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    Replay and HD channels are multiplying among operators

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    The television offer of Internet access providers is diversifying thanks to catch-up TV and high definition. But depending on the operators, the number of channels offered sometimes varies from simple to double.

    Since March 2013, Ariase's TV package comparison has included on-demand channels. One year after the first comparison of catch-up services, we wanted to observe the progression of each television offer in replay, but also in HD.

    CanalSat still offers the most replay channels

    With a total of 73 channels on demand, CanalSat once again sows television services from Internet operators. It is followed by Numericable, which totals 59 catch-up services. Behind him, Free and SFR both count 47 channels. At the end of the table, Orange displays 40 channels, and Bouygues only 30. Please note, Bouygues Telecom's fiber offer has a larger panel thanks to its support on the Numericable network, but we do not take this into account. in this comparison.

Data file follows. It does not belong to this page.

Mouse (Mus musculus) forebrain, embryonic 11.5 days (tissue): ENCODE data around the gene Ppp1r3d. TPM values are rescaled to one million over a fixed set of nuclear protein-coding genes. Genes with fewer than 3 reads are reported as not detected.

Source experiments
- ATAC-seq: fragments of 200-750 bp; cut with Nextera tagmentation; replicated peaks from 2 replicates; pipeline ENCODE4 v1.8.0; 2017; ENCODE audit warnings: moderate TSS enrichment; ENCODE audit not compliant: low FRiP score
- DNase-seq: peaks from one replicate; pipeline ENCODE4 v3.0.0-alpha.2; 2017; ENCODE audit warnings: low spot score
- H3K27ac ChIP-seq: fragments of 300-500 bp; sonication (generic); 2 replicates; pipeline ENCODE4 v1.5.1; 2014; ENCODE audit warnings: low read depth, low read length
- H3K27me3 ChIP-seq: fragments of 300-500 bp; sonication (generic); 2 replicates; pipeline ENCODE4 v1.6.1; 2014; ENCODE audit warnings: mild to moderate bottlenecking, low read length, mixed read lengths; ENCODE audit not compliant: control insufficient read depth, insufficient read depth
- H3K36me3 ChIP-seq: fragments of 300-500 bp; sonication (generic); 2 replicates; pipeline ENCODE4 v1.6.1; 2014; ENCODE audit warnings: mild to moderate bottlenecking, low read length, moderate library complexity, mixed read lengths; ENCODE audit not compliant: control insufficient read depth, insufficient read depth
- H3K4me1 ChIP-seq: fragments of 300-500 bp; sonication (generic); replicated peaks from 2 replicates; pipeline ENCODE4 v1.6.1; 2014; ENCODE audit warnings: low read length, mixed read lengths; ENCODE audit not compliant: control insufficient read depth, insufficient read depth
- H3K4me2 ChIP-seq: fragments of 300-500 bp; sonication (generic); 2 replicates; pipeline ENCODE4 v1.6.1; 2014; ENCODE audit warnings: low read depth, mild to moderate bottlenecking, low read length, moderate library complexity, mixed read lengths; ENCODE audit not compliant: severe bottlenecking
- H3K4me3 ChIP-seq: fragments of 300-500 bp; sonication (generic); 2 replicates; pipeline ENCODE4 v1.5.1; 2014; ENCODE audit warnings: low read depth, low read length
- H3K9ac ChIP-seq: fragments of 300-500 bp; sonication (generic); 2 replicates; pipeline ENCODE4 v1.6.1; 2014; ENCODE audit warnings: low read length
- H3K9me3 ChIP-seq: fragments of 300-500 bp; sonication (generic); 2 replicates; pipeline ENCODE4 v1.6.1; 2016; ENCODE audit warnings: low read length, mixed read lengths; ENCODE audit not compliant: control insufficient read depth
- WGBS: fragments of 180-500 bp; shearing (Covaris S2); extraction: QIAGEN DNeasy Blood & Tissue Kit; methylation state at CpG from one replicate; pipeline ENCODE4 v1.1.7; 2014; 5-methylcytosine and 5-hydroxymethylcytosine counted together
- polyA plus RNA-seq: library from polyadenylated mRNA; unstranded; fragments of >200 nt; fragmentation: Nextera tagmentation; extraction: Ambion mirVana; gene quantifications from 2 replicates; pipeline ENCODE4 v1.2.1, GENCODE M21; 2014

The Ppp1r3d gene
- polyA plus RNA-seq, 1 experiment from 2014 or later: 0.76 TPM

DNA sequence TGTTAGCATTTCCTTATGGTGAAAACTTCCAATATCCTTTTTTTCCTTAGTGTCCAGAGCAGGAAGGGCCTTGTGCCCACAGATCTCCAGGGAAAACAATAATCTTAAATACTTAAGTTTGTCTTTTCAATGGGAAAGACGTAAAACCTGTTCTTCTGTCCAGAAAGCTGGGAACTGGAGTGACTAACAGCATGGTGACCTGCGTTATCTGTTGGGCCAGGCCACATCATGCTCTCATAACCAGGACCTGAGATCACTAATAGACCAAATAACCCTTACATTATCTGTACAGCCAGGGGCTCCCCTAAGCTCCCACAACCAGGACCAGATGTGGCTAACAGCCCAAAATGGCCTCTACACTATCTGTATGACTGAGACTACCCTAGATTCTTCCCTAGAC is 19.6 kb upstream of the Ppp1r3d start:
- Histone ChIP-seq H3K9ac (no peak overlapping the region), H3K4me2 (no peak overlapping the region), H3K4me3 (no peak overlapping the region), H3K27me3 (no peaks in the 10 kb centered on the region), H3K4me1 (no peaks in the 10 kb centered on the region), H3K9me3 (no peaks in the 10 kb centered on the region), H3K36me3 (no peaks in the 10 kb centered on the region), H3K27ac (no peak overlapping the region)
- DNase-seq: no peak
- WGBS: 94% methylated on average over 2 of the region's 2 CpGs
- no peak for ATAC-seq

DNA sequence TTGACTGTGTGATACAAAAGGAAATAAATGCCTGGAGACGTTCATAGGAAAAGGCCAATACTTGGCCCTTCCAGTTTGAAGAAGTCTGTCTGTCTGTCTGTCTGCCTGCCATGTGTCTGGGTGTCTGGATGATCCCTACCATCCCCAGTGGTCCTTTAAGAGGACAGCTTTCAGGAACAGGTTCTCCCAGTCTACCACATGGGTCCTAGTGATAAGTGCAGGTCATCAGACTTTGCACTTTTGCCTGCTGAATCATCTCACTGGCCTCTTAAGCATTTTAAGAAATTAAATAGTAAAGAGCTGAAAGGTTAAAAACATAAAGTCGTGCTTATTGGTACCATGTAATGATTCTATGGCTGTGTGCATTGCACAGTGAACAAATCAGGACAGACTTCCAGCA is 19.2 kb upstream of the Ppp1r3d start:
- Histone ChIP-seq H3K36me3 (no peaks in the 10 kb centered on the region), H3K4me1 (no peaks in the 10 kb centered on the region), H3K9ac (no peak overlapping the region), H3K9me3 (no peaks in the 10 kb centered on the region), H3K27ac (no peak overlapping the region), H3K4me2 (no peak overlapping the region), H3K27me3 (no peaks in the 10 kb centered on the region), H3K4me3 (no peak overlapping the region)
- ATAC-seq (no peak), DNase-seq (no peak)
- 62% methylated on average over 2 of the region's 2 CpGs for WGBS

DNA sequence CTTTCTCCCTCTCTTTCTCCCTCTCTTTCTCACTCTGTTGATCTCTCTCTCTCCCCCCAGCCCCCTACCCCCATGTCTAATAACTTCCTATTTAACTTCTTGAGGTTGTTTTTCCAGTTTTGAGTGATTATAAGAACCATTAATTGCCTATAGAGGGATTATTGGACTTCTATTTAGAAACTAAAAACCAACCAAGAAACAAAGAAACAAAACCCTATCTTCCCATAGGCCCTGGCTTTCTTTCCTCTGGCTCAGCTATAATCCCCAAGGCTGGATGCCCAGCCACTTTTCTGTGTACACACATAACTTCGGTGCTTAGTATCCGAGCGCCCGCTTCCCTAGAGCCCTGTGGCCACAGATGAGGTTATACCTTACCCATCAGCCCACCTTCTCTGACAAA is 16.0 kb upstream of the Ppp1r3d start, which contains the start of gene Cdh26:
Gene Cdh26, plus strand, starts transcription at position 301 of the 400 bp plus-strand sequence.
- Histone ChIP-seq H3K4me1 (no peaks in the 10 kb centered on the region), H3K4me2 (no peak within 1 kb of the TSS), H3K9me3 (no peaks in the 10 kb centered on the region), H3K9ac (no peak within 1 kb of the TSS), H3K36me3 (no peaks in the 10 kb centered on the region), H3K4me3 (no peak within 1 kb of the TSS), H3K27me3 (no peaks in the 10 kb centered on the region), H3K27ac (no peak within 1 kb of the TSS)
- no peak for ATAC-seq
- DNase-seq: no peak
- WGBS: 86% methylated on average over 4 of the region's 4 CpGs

In one year, it is clear that not everyone has focused with the same intensity on their replay offer. Bouygues, with its Bbox Sensation ADSL, is lagging behind, preceded by the incumbent operator which has completed its offer with just five more services. SFR also took the opportunity to gain a place in the rankings, by equalizing its total score with Free. 

    But Bouygues becomes interesting for subscribers to the basic offer. Indeed, it has a greater number of replay channels without option (29) than SFR (26) or Orange (17). The latter remains once again the only one to have more catch-up channels in its bouquets than in its basic offer.

    Details of common and future replay channels 

    Among the channels common to these six television offers, we find the Pluzz service (Spain 2, Spain 3, Spain 4, Spain 5, Spain Ô), M6 Replay and W9 Replay, MyTF1, Gulli Replay, and Disney Channel Replay. Apart from CanalSat, Internet operators also have Arte+7 and NRJ12 Replay in common. Numericable made up for its delay by including catch-up TV from TF2013 and Arte in 1, just after integrating Pluzz in March 2013. Spain Television's five catch-up channels also joined CanalSat at the start of 2014 .